Kayla Williams (23:50):

Thanks. It’s my pleasure. In case you don’t have it handy, just want to remind everyone the crisis line is (800) 273-8255, veterans press one. And I’ll also put in a plug for Vet Centers. I don’t know if you’ve had anybody from a Vet Center on to talk, but I feel like those are an under…they’re a resource for veterans that not enough veterans know about that Vet Centers are more at the peer type support because such a high percentage of them are fellow veterans.

Duane France (24:29):

You know, when I first started thinking about people who could come on the show to talk about suicide, Kayla was one of the first ones that I talked about. I’ve had the opportunity to interact with her in a number of different occasions. What did you think about what we talked about?

Shauna Springer (24:42):

I thought it was another great interview from somebody who really brings authenticity to the conversation that comes from not only expertise but also lived experience. One of the things that I especially notice was that Kayla expressed frustration that people in the media and sometimes in political roles often fail to use best practice approaches in talking about suicide. And she gave the example of describing suicide as an epidemic or rates as skyrocketing. I’ve been thinking a lot about this too. Because in many of the suicide related briefings, talks and trainings and media pieces that I’ve heard, the all too common lead in is to start by raising a cry of alarm usually by citing a disturbing statistic. Now, I have no doubt that the intentions of the speaker are all for the good. I think this is designed to get people’s attention in a world where our attention is terribly fragmented, but it occurs to me that if we wanted to engineer a way to increase complacence by habituating people to these statistics, this would be the way to go about it.

Shauna Springer (25:47):

Not that everyone is doing this in any organized, purposeful way, and they surely want the opposite outcome. But for the past couple of years, I’ve argued against this approach because I’ve also witnessed the impact of this strategy on those who have been impacted by suicide loss. For example, this last summer, I joined a group of Marines who came together to grieve the loss of their fallen, whether due to combat or suicide. In this gathering occurred during a time when there was a flurry of news reports about recent suicides in the military and veteran population, and I will always remember how many of the Marines in that circle expressed and showed such frustration and helplessness in regard to this barrage of news reports about veteran suicide. They told me that it feels so demoralizing and drives this false and damaging narrative of the broken veteran. So my thought is, at what point is our desire to bring awareness doing more harm than good? From my perspective, warriors need to hear that they are irreplaceable assets who can come back from war and contribute in meaningful ways. And I think the question for all of us to consider is this, how do we balance acknowledging the pain that suicide causes without leading people to feel helpless and hopeless, when in fact there’s so much we can do to prevent suicide in many cases?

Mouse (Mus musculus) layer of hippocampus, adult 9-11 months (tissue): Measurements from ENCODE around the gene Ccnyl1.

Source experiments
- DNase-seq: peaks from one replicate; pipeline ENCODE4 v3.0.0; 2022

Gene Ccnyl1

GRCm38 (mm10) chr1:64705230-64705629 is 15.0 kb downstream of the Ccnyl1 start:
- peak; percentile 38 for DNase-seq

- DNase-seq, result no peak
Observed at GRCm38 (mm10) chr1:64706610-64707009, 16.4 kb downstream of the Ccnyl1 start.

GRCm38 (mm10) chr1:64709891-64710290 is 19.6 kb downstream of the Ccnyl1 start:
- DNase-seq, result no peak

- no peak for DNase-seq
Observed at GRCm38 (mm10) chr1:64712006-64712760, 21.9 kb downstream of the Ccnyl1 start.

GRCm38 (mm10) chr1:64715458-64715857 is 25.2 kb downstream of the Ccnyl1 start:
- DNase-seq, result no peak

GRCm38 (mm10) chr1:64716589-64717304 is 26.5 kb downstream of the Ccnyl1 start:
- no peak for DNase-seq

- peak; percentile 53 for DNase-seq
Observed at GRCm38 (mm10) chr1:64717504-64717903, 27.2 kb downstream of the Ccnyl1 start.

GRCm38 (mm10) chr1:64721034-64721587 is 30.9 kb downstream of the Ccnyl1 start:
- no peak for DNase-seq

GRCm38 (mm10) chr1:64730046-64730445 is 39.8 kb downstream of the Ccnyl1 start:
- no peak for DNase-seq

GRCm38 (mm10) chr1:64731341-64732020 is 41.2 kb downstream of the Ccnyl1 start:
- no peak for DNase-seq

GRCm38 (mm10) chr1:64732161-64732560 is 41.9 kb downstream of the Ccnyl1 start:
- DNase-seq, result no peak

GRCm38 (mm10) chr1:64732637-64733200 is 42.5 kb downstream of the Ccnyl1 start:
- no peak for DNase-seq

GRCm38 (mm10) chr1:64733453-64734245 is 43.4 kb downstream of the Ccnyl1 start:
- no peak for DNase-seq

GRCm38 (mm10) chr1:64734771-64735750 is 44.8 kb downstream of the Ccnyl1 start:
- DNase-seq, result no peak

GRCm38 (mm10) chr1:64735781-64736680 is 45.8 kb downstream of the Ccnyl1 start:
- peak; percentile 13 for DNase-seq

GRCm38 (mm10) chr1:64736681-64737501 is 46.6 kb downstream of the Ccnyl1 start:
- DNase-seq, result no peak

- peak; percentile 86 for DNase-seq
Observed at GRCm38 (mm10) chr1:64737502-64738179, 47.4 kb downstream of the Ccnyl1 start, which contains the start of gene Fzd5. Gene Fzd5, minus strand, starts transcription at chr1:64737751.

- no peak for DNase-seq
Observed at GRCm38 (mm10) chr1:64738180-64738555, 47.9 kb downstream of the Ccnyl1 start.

Duane France (27:10):

You know, this is a…actually, I’m not sure if listeners who have listened this far to have really picked up on it, but we’re not using the numbers, right? We’re not saying 22 or 20, or 17, or 17 and 6 or you know, 14 and…I mean this is one of the things is it goes beyond the numbers. I think couple episodes ago, Cecily had really, you know, she very clearly said not to talk about the numbers but brought up a statistic, but it’s more than just the statistic. It’s more than just a number. That’s the awareness piece and part of the public health approach is to define the problem and people are using the statistic to define the problem. But moving beyond that is, how do we identify risk and protective factors? And that’s what we’re trying to do here.

Shauna Springer (27:55):

Right. Because in the last couple of years I’ve really switched to, you know, the messaging that one loss is the loss of one irreplaceable person to those that loved that individual. So really one is too many. And so zooming in on the impact of suicide for those who are affected by it rather than kind of increasing a sense that this problem has no solution, which isn’t true, there are things we can do to prevent suicide. The other thing that she pointed out kind of at the end of her interview, which I really wanted to pick up on was Vet Centers are often overlooked as potential resources. I really wanted to emphasize this point. We’re going to add in the show notes for this episode, a Vet Center locator, but many of the veterans I’ve worked with have been surprised to learn about the range and the depth of services offered at Vet Centers.

Shauna Springer (28:49):

They are typically smaller, more approachable treatment clinics that are often largely staffed by veterans, as Kayla mentioned. They offer general readjustment counseling as well as peer support groups, including often combat trauma support groups and they have specialized programming for people who have had military sexual trauma and those who are grieving a military loved one. They also do events and bring the veteran community together in social ways. For example, here where I live in my community, the Vet Center hosts weekend workout sessions and has a veteran led softball team. What is your Vet Center offer, Duane?

Duane France (29:28):